Their vibrant synergy resembles holy matrimony or marriage with both partners trapped in an inevitable deadlock, a state in which one half secretly wishes to gain ascendency and ontological high ground over the other half. For the respective individual to whom they belong, the ongoing neurological quarrels may manifest as psychological tussles between the moral intellect and carnal body, logic and emotion, machination and impulse, or the pragmatic and romantic self. Whereas previously we were complacently whole, now we find ourselves seized, possessed, and usurped by a transitory albeit ambivalent state of “split mind.” We could probably even call it a non-pathological episode of psychosis. There are suddenly two conscious wills within, each tugging towards a different direction and demanding blind obedience to its cause. One wishes to continue professional networking with associates and building rapport with companies and the other wants to play the mandolin; one wants to chatter away on the phone with a friend and the other wants to complete an oil canvas of a supernal Californian seashore; one wants to meticulously plan activities for the school holidays and the other wants to dance stark naked in the summer rain. If the inner conflict continues without repose we can invariably find ourselves spiralling down into a mental inertia or involuntarily engaged in embarrassing faux pas as we commit verbal and kinaesthetic gaffes and then attempt to redeem ourselves by declaring, “It wasn’t I who just said that!” and “It wasn’t I who did that.” By now you should be mindful of the fact that both left and right hemispheres are coordinating protagonists who conspire to establish our realities, and that any robust and ongoing disagreements between the two can bring these supple sandcastles crashing down like the Biblical Tower of Babel.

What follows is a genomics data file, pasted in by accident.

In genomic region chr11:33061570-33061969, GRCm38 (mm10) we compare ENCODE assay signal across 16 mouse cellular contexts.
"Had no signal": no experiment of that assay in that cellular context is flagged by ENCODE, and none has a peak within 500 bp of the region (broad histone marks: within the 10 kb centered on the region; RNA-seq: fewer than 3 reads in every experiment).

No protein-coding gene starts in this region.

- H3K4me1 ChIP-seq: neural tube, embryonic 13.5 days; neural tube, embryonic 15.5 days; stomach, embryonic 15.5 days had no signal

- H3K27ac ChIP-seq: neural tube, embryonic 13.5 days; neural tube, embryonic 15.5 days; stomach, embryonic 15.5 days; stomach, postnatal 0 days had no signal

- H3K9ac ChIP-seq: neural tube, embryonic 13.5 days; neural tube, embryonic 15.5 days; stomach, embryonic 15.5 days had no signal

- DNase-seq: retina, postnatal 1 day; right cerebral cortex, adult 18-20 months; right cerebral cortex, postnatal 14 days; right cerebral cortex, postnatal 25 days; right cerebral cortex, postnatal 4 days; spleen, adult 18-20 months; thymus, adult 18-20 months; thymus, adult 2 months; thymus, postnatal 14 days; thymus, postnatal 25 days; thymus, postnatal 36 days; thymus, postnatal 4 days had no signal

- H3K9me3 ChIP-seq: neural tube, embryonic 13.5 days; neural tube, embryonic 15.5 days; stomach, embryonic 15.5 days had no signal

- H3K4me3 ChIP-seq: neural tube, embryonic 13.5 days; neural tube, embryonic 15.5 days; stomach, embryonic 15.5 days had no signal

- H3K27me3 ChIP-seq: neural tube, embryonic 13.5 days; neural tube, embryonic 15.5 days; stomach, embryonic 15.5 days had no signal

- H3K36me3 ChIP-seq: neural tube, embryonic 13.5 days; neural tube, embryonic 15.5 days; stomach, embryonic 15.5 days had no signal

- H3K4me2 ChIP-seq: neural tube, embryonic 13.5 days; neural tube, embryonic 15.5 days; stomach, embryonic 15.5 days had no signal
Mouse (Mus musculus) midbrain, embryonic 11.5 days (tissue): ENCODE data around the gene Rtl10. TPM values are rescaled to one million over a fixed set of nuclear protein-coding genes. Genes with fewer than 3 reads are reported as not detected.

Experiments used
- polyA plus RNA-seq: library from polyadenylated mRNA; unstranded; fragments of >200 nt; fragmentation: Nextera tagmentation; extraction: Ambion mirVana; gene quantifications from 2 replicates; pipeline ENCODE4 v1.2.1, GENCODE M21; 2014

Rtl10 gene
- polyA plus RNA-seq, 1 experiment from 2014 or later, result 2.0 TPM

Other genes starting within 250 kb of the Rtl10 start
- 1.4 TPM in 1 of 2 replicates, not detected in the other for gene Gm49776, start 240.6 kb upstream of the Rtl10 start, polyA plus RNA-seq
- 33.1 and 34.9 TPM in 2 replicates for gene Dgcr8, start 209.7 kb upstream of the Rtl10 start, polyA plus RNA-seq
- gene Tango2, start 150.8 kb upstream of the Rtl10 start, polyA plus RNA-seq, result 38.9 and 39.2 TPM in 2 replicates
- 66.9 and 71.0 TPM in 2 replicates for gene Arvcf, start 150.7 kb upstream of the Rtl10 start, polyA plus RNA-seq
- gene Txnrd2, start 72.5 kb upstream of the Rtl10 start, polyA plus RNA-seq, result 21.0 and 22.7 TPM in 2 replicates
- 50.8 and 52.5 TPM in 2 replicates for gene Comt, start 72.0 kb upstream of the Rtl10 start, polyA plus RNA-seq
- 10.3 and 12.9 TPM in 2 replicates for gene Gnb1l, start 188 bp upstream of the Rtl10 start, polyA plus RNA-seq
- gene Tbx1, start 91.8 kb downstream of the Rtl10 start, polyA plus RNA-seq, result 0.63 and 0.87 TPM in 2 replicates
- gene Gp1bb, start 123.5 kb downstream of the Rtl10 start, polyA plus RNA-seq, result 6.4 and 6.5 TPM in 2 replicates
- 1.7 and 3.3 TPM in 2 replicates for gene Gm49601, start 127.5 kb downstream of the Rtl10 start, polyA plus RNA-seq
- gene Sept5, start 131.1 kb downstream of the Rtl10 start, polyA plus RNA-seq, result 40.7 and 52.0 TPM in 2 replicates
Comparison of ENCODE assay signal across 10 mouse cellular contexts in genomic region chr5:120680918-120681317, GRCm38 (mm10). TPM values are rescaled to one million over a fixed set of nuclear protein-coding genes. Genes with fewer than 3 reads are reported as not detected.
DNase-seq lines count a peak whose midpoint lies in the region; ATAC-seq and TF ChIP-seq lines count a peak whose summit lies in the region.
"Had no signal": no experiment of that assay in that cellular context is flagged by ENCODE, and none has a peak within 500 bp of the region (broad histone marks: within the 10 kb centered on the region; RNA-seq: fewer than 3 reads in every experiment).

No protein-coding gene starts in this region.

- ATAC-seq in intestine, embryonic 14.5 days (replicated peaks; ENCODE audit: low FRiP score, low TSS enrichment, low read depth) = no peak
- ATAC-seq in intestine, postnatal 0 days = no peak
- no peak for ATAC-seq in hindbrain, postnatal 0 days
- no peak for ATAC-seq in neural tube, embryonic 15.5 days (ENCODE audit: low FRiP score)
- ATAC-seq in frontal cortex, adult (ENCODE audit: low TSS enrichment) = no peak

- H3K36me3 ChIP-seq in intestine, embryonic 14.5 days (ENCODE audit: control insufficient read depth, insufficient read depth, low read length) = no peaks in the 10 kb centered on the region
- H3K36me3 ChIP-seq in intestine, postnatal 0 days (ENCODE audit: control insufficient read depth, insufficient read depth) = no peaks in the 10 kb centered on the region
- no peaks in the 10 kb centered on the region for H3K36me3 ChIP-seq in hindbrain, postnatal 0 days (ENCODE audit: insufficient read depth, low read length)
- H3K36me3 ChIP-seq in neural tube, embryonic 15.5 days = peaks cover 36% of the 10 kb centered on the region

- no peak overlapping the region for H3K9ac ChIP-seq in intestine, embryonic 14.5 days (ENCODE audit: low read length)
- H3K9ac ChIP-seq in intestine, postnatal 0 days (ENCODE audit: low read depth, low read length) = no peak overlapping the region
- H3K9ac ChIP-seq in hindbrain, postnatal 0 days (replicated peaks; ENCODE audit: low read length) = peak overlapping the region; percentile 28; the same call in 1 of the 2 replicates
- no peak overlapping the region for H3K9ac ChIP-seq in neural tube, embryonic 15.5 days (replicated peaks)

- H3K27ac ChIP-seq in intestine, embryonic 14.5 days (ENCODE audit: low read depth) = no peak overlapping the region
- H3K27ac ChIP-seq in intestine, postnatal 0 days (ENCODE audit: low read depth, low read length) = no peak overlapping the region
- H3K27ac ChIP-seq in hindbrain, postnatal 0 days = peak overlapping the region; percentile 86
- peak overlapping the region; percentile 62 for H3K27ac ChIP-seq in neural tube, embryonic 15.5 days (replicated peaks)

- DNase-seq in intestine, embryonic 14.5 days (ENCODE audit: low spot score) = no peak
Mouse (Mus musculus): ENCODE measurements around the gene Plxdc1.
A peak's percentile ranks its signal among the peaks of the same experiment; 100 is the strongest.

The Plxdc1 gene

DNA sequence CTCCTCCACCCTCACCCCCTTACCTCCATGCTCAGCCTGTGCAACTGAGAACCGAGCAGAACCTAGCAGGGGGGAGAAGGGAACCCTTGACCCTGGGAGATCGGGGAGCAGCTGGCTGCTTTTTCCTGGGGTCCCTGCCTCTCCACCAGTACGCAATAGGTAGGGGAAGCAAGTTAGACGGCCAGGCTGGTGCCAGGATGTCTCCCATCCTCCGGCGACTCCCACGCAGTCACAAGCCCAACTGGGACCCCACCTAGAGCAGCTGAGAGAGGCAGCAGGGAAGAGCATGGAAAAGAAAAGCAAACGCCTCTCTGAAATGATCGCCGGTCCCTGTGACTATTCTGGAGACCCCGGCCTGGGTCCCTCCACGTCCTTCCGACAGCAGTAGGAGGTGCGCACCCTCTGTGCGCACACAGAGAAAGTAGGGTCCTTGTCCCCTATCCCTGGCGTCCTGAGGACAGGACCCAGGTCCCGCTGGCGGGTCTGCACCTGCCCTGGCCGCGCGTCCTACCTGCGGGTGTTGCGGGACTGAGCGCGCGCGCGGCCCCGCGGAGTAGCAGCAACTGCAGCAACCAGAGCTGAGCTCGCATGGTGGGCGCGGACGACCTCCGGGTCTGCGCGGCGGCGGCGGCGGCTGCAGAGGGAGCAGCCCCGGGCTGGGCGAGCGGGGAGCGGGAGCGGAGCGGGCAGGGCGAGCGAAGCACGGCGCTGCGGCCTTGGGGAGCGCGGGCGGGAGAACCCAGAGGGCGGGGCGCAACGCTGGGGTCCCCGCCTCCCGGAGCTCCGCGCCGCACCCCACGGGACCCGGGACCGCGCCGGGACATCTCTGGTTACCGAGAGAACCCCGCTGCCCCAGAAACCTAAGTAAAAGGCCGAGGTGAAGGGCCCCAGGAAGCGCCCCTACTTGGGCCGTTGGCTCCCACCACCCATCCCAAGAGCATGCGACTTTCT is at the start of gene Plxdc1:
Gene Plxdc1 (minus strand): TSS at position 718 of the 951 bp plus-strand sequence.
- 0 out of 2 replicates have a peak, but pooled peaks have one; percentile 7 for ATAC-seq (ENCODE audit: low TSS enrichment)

Humans come into the world with a cerebral cortex that is relatively immature. Up until the age of about two, the proliferation of long-distance axon pathways, the formation of synaptic connections and dendrites and their subsequent pruning–indeed all the cortical and subcortical developments that interpersonal learning and experience might facilitate during that slice of time–is localized in the right hemisphere. What does this mean? It means that an infant’s sensory perceptions and sensorimotor activities, her hand-eye coordination and inaugural movements like crawling and walking, will occur via interpersonal relations where the manner of communication is primarily nonverbal and emotional. During this critical period all behaviours expressed slope steeply towards survival. Stimuli that attract to themselves a negative appraisal, for example anxiety caused by separation from a maternal figure, encroachment by a stranger, or physiognomies that appear wretched or distraught demand immediate attention because they hold sway on self-preservation.

The more we think about it, the more we understand that the earliest social and emotional processes would exhibit an instinctive predisposition towards the negative–negative appraisals increase our chances of survival in an often hostile and unpredictable milieu. It makes perfect sense to hold onto them. Our primitive brains ensure that these formative sensory and emotional assumptions become a permanent feature of our cerebral hardware by encoding them into a proliferating web of transcortical highways linking the prefrontal cortex with the cerebellum, thalamus, and parietal cortex. Because all this cognitive programming predates the formation of a conscious linguistic self, an ego able to commit to acts of introspection, reflection, and reformulation, is precisely the reason why it goes on to dictate all our future beliefs and interactions without every coming under the scrutiny of the domineering physicist. Lamentably so, it also means that our right hemispheres or intuitive artists are morbidly inclined towards negativity and suspiciousness. We can be fatalistic at the best of times!